“I mean, maybe she did or maybe she didn’t,” Trump said yesterday on Fox News, referring to the dying wishes of Ruth Bader Ginsburg, one of the most revered women of our time. Ginsburg requested that our nation wait until after the November presidential election to appoint her successor.
Trump’s response felt violent to me, an American mom. Does he really think we’ll accept this? I thought, as I watched him say them. I felt like I’d been punched in the throat.
Trump manipulated reality during our mourning of Ruth Bader Ginsberg. Instead of paying homage, he robbed her wishes, replacing them with his own. It was the ultimate irony. He tried to smother her right to express her opinion, which was dictated by her granddaughter, Clara Spera, a Harvard grad and lawyer who transcribed her grandmother’s words while a doctor witnessed. He aimed to steal the very thing Ginsburg had spent her life fighting for – a woman’s right to be heard, to express her desires. And he suggested that Ginsburg’s words weren’t hers at all, conspiratorially adding that someone else had probably fictionalized or manipulated them.
Trump has known for months that maternal anxiety is higher than ever in 2020; and he’s been using this fact to manipulate women like me. He knows that fear and isolation influence women to stay in abusive relationships, as I and others know from first-hand experience — so why couldn’t fear be used to keep them in a relationship with a bad politician? He’s been trying to cash in on us, in crisis, during his campaign for re-election.
Trump referred to Ginsburg with feigned allyship, first as “a brilliant woman,” in the same way he has referred to the “beautiful women” and “housewives” he apparently admires. He tries to butter us up, like a friendly pat on the butt, before waving his hands and talking about our “threatened suburbs.”
He thinks he can do what Ginsburg spent her career fighting against – minimizing and stereotyping women as voiceless, meek, afraid, in need of male protectors. He wants to insert people like me into his image of white women, running and hiding from other races, into our homogeneous, crime-free suburbs. But suburban moms aren’t all white, and they aren’t all afraid. Just look at the #IAmASuburbanMom tweets for proof.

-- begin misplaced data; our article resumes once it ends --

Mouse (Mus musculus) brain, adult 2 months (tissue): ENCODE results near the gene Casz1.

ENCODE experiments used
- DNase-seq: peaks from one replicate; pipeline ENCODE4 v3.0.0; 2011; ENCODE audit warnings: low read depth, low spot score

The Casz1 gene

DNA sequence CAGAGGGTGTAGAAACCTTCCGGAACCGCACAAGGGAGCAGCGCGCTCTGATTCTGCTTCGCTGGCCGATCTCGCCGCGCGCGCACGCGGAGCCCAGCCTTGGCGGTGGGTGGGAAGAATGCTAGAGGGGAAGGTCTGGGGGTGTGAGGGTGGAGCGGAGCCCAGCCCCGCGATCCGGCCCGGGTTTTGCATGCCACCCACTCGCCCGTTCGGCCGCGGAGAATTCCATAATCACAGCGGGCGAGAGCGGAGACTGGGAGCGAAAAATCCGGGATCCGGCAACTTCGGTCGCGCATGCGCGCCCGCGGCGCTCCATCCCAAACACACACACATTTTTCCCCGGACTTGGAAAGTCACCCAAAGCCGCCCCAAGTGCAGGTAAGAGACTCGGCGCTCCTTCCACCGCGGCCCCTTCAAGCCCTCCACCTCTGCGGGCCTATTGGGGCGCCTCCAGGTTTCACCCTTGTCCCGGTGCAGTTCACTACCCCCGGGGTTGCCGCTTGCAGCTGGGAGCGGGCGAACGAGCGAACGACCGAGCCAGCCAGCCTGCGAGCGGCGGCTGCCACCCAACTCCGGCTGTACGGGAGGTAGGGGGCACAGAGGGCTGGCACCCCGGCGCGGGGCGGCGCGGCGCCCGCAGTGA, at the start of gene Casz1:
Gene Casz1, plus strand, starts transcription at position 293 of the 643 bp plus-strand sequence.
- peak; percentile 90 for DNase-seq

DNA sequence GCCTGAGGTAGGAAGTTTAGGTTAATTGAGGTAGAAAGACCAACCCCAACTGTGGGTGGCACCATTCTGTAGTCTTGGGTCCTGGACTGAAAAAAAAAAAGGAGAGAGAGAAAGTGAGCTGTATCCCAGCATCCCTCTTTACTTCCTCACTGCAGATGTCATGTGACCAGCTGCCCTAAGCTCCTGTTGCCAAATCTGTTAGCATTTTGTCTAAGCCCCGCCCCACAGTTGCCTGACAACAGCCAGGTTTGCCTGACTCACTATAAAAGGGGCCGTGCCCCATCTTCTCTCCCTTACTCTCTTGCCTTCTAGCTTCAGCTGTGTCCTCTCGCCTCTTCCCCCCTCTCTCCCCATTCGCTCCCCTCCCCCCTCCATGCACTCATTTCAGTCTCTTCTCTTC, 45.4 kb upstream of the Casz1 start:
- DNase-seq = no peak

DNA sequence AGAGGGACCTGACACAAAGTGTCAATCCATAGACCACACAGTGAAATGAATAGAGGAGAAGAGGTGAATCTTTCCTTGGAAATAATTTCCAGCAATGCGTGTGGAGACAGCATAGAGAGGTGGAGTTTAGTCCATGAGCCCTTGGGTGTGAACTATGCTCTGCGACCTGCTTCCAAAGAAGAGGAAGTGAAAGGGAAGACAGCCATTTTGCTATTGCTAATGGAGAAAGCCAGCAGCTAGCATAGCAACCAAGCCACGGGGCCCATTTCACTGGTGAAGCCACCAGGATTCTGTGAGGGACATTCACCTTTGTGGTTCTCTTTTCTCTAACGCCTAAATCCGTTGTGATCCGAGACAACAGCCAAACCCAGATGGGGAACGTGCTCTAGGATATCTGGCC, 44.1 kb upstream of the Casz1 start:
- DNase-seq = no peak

Real moms are maintaining jobs, schooling kids, fighting wildfires, pandemics and caring for communities. Real moms aren’t taking throat punches from Trump anymore. He’s flirting with the fact that 54 percent of white women voted for him in 2016. And he’s jealous. He doesn’t understand women. He knows we’ve never loved him; we’re getting ready to leave out the front door.
Last year, the Trump administration quietly removed psychological definitions of domestic abuse from the US Department of Justice’s former list of characteristics of an abuser. His leadership changed the new definition of domestic violence to reflect only a physical act, omitting the manipulative tactics of abuse. He worked to confiscate our support while he tried to wear us down.
Now he knows we’re not only tired after Ginsberg’s death, but after surviving seven months of a global pandemic. He has watched us struggle in a pandemic made especially complex as he downplayed its threat while the virus spread from country, to state, to neighborhoods, to homes, killing families indiscriminately.
Most moms felt bereft as we watched George Floyd cry for his mother while perishing under the knee of a policeman, surrounded by more policemen who weren’t protecting him. And we wept as we heard audio tapes of Kenneth Walker, who called his mother on the phone crying after watching his girlfriend Breonna Taylor gunned down inside her home by police forces. What did Trump do when we peacefully protested violence against our grownup, innocent children? He responded, “When the looting starts, the shooting starts.” Then he rambled about making America great.
We’ve listened, feeling walled-in by lies while teaching kids facts of history, math, English and science, often at home, as some of us held on to jobs. As Covid infection rates climbed, Trump proclaimed that the kids should go back to school, though he didn’t have a cohesive plan for how that would work. Meanwhile, we learned that he would keep his son Barron safely home.
Victimized, we tiptoed around one another, out of the safety of our living spaces, wearing masks, while Trump and his staff gave speeches that declared how great America is these days. They wore mostly no masks, and threw crowded parties in the White House rose garden for us to watch, on our screens.
He took care of himself, not us, and he set terrible examples.
Aside from the events of 2020, we should have known. We’ve listened to Trump talk about, “moving on her like a b***h.” We’ve heard him express that when you’re a star you can, “grab ‘em by the p***y.” And we’ve read about the 25 women who accused him of sexual misconduct (although Trump has denied all their allegations).
To make our situation feel more infuriating, his daughter and wife tried to insert him into our personal motherhood narratives during their speeches at the RNC as, of all things, a savior. A savior for people “like us”.
But We know better. And we know that our reality is objective. We’ve read the book about the wolf in sheep’s clothing and the other one about the wolf in the little red coat. We’ve read these tales aloud again, and again, and again to our children. We know what we should fear in 2020, and that’s four more years of Trump as our president.
We’ve got to leave Trump now, by voting him out of office. And we should honor Ginsburg’s wishes, exactly as she spoke them: “My most fervent wish is that I will not be replaced until a new president is installed.”